13.In counter-claim, the responder’s case is that in April 2020 following COVID pandemic, the claimant made arrangements with the parents that would pay 90% of the fees but the parents disagreed and a suit was filed at the High Court on 13 May 2020. The claimant informed the teachers including the respondent that only 70% of their salary would be paid and a dispute arose with the teachers.
14.In July and August 2020 the claimant without any consultations reduced the salary due to 50%.
15.Following the High Court decision on 17 November 2020 directing the parents to pay school fees, the claimant through letter dated 18 November 2020 instructed the parents to pay fees arrears and hence was able to recover unpaid schools fees and the salary cuts should have been settled.
16.The counter-claim is for Ksh.350,000 of unpaid salaries May 2020 pay cut of 30% Ksh.37,500;
17.June 2020 pay cut of 30% Ksh.37,500; July 2020 pay cut of 50% Ksh.62,500; August 2020 pay cut of 50% Ksh.62,500;
18.September 2020 pay cut of 30% Ksh.37,500; October 2020 pay cut of 30% Ksh.37,500; November 2020 pay cut of 30% Ksh.37,500; December 2020 pay cut of 30% Ksh.37,500;
19.The claimant failed to issue the respondent with a revised contract upon change of terms in accordance with Section 10(5) of the Employment Act and he is entitled to the counter-claim with costs.
20.The respondent did not attend hearing.
21.At the close of the hearing, parties filed written submissions which are analysed and the issues which emerge for determination are whether the respondent wrongfully terminated his employment; whether there counter-claim is justified and who should pay costs.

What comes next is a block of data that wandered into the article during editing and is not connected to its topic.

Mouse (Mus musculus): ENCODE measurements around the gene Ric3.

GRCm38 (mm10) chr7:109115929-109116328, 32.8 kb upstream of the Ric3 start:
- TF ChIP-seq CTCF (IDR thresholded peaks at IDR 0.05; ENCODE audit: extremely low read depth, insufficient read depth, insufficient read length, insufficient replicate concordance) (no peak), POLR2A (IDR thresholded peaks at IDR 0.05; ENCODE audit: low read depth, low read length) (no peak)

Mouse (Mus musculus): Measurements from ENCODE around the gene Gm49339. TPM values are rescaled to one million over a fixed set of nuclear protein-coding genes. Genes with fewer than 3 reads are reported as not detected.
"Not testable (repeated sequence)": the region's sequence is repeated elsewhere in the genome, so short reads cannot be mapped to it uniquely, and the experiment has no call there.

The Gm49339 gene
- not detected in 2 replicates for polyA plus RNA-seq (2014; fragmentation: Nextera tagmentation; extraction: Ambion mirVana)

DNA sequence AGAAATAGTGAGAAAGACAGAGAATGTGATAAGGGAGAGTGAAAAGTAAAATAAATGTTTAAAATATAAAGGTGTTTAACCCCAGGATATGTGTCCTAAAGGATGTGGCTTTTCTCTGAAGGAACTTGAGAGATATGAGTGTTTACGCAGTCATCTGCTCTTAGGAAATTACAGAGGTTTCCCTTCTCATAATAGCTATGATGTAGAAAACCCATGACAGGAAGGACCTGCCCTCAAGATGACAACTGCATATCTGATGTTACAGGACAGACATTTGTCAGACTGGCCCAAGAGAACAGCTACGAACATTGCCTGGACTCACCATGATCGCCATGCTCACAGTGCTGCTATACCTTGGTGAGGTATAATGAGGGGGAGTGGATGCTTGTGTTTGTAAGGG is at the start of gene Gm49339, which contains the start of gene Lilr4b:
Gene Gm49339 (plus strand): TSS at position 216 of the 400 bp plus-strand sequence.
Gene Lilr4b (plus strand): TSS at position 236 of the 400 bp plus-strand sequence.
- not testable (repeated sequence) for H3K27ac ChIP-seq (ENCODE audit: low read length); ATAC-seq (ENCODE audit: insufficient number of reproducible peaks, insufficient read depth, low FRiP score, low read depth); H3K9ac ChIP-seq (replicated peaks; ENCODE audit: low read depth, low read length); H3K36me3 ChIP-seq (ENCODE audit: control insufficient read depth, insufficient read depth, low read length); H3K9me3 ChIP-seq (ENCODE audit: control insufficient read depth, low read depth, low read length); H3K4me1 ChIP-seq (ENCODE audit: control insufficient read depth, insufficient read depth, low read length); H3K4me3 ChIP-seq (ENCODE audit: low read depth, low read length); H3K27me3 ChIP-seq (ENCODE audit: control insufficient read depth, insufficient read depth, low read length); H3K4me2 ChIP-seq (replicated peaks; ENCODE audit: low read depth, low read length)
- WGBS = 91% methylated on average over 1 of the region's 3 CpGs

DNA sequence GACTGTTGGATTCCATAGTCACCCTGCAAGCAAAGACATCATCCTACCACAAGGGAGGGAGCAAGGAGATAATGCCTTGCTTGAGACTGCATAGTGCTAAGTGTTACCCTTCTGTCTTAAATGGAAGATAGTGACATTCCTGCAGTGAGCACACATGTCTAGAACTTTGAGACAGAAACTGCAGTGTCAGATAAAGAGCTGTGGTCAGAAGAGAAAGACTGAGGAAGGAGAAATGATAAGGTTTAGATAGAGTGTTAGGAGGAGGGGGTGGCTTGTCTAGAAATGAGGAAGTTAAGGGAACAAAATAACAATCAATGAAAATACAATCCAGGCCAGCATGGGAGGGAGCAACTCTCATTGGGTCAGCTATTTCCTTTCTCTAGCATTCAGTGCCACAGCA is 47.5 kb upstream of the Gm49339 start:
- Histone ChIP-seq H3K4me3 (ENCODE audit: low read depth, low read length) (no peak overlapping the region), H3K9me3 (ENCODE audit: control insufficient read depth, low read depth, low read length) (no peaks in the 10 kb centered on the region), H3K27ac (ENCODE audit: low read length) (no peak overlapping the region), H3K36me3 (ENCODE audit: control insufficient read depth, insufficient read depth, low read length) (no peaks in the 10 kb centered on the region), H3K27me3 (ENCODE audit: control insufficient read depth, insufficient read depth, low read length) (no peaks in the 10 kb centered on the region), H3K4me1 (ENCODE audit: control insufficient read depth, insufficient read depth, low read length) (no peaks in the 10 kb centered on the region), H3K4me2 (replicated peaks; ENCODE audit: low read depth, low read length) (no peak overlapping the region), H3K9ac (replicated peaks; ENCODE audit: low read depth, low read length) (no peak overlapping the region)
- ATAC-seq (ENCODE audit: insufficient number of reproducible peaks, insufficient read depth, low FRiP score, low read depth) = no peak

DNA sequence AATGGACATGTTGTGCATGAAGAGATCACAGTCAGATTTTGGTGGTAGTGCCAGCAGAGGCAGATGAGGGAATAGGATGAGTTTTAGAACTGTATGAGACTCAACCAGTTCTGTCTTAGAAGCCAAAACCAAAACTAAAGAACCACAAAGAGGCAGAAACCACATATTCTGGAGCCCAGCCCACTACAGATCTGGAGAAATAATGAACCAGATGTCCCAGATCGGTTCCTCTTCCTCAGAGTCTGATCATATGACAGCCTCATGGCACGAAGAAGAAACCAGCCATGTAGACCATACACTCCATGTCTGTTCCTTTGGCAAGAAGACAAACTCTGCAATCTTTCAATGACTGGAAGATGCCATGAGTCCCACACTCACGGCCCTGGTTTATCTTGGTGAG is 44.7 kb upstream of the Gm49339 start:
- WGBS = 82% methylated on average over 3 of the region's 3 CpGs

22.The employment of the respondent by the claimant is not contested. There was a two years contract ending 30 June 2021 at a salary of Ksh.125,000 per month.
23.It is also not in dispute that in March 2020 COVID- 19 was declared a pandemic and it affected many sectors including schools and other institutions of learning and including court operations and this is evidenced by the parents of the claimant’s school filing High Court – VS & 43 others (acting on their behalf and also acting as parents and next of friend of students learning at the Mombasa Academy v Nyali Academic Services Limited t/a Mombasa Academy & another  eKLR. the parents were challenging the requirement to pay full school fees.
24.The claimant’s case is that school fees is the only source of income and could not pay the teachers and hence, the pay was reduced. The claimant has filed letter dated 20 May 2020 by several teachers protesting the salary reduction without consultation. The teachers, including the claimant, noted that there was an ongoing suit with parents and would have impact with regard to collection of school fees. The teachers proposed that;
25.It seems the respondent continued to work until what he terms as his resignation on 2 March 2021 prompted by frustration and dissatisfaction with the working environment an inconsistent salary payments by the respondent. The respondent has hence counter-claimed for unpaid salaries from May to December 2020. Noteworthy, nothing is claimed under the period just prior and leading to alleged frustration and dissatisfaction with the working environment.